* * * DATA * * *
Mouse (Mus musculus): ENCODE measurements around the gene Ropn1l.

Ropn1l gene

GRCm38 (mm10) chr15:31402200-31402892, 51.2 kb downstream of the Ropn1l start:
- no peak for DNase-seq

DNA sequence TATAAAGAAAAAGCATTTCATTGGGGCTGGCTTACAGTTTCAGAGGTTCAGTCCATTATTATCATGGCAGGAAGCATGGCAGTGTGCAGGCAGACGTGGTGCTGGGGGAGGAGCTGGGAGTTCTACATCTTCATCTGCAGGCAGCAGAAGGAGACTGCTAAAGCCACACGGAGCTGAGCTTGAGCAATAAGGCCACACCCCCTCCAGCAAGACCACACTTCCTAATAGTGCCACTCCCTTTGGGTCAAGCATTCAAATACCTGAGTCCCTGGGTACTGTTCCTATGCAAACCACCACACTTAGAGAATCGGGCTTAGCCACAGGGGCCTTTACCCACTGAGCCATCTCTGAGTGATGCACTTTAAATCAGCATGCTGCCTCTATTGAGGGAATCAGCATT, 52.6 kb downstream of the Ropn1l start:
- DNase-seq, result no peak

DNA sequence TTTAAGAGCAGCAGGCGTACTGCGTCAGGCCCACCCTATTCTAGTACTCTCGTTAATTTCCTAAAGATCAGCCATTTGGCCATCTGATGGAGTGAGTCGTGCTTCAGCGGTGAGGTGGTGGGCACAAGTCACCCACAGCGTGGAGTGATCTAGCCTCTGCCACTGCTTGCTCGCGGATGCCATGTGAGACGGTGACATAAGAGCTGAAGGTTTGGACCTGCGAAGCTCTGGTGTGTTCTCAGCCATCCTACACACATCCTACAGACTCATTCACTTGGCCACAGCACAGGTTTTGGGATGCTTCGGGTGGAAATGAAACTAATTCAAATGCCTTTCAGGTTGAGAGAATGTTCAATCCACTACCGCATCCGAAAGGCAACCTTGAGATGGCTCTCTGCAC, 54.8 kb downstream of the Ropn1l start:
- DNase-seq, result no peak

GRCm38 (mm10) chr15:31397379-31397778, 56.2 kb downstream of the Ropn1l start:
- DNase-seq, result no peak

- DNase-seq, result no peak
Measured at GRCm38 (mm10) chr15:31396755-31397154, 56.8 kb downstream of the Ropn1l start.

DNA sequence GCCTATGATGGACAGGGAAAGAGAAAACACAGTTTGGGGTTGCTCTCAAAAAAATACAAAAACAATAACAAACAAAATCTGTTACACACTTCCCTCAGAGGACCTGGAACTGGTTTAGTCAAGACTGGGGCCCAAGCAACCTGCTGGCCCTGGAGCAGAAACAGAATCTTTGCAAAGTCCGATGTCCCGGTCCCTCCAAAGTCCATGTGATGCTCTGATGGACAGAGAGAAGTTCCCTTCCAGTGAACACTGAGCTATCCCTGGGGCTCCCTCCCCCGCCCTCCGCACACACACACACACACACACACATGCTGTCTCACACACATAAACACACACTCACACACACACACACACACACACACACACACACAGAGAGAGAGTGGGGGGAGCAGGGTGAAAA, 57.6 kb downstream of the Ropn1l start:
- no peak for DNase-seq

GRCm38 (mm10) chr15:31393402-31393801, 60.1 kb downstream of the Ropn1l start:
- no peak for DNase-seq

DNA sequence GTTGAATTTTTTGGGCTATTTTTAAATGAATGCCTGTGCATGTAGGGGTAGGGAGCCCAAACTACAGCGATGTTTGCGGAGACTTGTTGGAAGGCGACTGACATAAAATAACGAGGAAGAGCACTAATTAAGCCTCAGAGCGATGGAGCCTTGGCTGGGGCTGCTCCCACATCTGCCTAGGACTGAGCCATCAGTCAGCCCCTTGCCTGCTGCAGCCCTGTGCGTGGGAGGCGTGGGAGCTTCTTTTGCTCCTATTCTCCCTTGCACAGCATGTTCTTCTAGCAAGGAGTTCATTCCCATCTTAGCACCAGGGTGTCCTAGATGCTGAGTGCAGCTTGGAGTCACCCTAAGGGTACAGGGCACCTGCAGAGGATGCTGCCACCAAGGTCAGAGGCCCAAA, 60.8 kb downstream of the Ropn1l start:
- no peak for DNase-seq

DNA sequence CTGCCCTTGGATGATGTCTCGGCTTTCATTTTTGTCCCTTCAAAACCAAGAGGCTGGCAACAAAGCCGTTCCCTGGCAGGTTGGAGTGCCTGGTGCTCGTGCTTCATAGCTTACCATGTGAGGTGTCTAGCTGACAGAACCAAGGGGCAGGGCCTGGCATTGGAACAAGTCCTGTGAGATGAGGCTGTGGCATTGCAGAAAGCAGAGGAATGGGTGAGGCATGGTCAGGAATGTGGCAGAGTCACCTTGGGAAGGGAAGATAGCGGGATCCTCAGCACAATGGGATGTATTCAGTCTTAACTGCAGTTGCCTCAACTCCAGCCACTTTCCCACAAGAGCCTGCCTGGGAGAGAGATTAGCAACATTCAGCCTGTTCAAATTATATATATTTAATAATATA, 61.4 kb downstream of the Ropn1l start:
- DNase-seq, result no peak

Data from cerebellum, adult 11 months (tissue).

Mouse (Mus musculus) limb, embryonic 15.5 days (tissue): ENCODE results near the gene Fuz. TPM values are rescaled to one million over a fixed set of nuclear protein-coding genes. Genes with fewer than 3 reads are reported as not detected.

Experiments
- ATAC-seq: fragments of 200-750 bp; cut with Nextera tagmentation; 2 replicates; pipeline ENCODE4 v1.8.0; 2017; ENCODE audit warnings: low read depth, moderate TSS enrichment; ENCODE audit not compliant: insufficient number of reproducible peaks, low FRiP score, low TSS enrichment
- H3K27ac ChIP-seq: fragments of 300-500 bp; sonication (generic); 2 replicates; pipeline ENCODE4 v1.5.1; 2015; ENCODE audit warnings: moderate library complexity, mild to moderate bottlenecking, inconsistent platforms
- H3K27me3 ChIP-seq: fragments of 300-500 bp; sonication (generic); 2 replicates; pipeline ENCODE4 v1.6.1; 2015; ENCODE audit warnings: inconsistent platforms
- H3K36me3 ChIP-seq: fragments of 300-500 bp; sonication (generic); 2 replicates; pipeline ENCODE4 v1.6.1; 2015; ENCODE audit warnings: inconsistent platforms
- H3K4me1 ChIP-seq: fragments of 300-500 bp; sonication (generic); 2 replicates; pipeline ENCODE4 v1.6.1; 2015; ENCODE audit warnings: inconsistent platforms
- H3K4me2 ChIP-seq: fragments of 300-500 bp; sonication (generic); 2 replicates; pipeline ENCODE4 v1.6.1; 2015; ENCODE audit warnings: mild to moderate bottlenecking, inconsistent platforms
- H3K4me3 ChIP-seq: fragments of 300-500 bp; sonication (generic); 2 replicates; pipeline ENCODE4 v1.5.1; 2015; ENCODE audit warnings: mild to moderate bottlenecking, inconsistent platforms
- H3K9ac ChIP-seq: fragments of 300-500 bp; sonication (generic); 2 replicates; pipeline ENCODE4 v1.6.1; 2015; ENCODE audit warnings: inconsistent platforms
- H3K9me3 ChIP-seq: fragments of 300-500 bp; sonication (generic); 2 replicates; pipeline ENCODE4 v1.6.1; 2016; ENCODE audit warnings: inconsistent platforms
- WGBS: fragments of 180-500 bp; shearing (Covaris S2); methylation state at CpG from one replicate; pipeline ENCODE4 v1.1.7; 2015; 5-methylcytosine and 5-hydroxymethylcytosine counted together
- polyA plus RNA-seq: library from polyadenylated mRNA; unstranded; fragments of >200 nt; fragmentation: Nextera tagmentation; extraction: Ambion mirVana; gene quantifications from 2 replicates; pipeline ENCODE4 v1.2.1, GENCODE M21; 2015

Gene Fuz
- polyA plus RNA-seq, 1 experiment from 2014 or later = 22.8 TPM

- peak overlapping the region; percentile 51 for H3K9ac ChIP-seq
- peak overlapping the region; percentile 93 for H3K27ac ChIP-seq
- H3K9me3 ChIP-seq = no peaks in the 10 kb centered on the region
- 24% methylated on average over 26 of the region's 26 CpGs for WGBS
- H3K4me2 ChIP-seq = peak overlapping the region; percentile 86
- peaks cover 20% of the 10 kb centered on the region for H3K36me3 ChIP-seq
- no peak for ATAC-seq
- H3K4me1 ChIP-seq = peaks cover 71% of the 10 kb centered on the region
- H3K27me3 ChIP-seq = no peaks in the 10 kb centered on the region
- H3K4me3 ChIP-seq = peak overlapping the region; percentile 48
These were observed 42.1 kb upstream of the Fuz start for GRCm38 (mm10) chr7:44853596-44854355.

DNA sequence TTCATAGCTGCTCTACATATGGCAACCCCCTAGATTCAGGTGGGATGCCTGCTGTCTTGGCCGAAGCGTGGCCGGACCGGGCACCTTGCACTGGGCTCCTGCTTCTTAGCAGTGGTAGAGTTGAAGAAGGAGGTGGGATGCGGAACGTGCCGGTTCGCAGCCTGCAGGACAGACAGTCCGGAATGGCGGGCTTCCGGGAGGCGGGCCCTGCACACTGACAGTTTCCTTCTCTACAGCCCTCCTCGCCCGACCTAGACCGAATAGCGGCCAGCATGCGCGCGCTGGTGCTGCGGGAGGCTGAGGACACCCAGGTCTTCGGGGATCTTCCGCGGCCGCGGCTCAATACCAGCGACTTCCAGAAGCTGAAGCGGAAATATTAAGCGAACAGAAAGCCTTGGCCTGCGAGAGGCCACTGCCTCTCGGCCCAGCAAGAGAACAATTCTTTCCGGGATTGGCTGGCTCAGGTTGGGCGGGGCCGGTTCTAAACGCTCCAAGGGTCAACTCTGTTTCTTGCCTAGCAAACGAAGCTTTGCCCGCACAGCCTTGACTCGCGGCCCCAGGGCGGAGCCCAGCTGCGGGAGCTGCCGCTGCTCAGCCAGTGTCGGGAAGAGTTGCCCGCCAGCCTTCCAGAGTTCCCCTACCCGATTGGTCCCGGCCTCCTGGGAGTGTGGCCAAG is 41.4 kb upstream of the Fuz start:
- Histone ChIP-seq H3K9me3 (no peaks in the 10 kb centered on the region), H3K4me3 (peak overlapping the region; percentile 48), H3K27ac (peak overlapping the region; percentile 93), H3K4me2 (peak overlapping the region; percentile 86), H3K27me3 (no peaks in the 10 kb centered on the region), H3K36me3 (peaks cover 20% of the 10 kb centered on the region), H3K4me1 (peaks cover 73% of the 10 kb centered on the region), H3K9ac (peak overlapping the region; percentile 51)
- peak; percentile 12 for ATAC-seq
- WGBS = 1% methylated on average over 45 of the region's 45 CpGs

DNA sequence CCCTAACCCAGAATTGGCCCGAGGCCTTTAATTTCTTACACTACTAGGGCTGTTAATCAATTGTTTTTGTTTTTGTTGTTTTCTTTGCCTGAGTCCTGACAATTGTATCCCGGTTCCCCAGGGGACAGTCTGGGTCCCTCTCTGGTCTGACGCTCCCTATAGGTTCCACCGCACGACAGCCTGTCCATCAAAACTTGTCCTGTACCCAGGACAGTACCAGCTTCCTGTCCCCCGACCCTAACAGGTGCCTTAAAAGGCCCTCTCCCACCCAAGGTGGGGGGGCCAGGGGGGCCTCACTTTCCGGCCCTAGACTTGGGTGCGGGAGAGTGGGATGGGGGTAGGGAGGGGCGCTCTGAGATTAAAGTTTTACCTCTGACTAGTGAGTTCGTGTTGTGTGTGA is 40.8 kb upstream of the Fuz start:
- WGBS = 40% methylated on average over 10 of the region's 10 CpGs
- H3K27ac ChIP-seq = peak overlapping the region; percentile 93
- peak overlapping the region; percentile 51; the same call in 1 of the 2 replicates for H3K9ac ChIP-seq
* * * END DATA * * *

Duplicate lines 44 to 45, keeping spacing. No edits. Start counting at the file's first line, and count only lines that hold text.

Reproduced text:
- H3K4me1 ChIP-seq = peaks cover 71% of the 10 kb centered on the region
- H3K27me3 ChIP-seq = no peaks in the 10 kb centered on the region